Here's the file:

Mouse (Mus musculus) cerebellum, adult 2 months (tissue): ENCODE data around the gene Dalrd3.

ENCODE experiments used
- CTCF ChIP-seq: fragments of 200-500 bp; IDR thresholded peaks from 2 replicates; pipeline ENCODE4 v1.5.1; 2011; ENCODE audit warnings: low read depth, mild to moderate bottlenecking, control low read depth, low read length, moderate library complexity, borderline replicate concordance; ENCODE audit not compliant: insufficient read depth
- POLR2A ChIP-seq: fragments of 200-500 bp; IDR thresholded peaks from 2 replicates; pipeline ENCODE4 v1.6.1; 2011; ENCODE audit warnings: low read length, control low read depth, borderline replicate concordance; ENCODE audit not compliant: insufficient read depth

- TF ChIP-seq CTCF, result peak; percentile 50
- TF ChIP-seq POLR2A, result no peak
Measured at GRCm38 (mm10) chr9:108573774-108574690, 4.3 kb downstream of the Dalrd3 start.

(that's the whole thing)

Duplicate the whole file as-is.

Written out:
Mouse (Mus musculus) cerebellum, adult 2 months (tissue): ENCODE data around the gene Dalrd3.

ENCODE experiments used
- CTCF ChIP-seq: fragments of 200-500 bp; IDR thresholded peaks from 2 replicates; pipeline ENCODE4 v1.5.1; 2011; ENCODE audit warnings: low read depth, mild to moderate bottlenecking, control low read depth, low read length, moderate library complexity, borderline replicate concordance; ENCODE audit not compliant: insufficient read depth
- POLR2A ChIP-seq: fragments of 200-500 bp; IDR thresholded peaks from 2 replicates; pipeline ENCODE4 v1.6.1; 2011; ENCODE audit warnings: low read length, control low read depth, borderline replicate concordance; ENCODE audit not compliant: insufficient read depth

- TF ChIP-seq CTCF, result peak; percentile 50
- TF ChIP-seq POLR2A, result no peak
Measured at GRCm38 (mm10) chr9:108573774-108574690, 4.3 kb downstream of the Dalrd3 start.